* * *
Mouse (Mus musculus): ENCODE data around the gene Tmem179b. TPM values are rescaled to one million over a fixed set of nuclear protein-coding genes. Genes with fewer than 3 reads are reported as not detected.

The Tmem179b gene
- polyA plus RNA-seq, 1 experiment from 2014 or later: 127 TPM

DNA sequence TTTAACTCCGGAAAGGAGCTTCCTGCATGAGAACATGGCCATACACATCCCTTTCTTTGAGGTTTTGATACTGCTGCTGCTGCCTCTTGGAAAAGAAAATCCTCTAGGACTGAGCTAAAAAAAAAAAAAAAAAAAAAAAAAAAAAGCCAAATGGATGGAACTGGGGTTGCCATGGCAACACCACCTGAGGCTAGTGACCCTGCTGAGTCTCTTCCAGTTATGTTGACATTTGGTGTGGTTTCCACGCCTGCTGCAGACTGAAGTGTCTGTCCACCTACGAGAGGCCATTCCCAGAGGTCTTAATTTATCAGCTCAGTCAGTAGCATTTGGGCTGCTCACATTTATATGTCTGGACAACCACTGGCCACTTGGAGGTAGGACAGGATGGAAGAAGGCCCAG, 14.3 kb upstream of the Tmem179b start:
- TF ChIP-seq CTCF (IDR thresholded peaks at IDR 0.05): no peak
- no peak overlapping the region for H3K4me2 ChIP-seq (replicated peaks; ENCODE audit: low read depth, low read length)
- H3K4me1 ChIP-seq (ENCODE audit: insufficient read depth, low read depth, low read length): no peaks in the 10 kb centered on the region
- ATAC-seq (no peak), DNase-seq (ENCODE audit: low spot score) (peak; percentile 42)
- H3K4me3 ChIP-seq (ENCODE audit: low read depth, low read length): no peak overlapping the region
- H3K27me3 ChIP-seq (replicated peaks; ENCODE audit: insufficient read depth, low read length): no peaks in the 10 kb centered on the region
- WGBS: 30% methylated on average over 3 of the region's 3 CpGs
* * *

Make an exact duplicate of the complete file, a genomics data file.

Mouse (Mus musculus): ENCODE data around the gene Tmem179b. TPM values are rescaled to one million over a fixed set of nuclear protein-coding genes. Genes with fewer than 3 reads are reported as not detected.

The Tmem179b gene
- polyA plus RNA-seq, 1 experiment from 2014 or later: 127 TPM

DNA sequence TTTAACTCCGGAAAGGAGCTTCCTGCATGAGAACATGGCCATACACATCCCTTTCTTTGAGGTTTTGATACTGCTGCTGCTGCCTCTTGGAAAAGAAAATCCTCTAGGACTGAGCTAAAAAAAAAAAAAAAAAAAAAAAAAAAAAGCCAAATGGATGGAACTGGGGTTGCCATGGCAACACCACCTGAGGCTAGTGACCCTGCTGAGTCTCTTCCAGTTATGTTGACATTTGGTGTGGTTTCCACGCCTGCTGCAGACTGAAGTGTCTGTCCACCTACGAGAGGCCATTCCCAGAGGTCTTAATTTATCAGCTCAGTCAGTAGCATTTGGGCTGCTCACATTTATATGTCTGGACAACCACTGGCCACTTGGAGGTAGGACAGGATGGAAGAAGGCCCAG, 14.3 kb upstream of the Tmem179b start:
- TF ChIP-seq CTCF (IDR thresholded peaks at IDR 0.05): no peak
- no peak overlapping the region for H3K4me2 ChIP-seq (replicated peaks; ENCODE audit: low read depth, low read length)
- H3K4me1 ChIP-seq (ENCODE audit: insufficient read depth, low read depth, low read length): no peaks in the 10 kb centered on the region
- ATAC-seq (no peak), DNase-seq (ENCODE audit: low spot score) (peak; percentile 42)
- H3K4me3 ChIP-seq (ENCODE audit: low read depth, low read length): no peak overlapping the region
- H3K27me3 ChIP-seq (replicated peaks; ENCODE audit: insufficient read depth, low read length): no peaks in the 10 kb centered on the region
- WGBS: 30% methylated on average over 3 of the region's 3 CpGs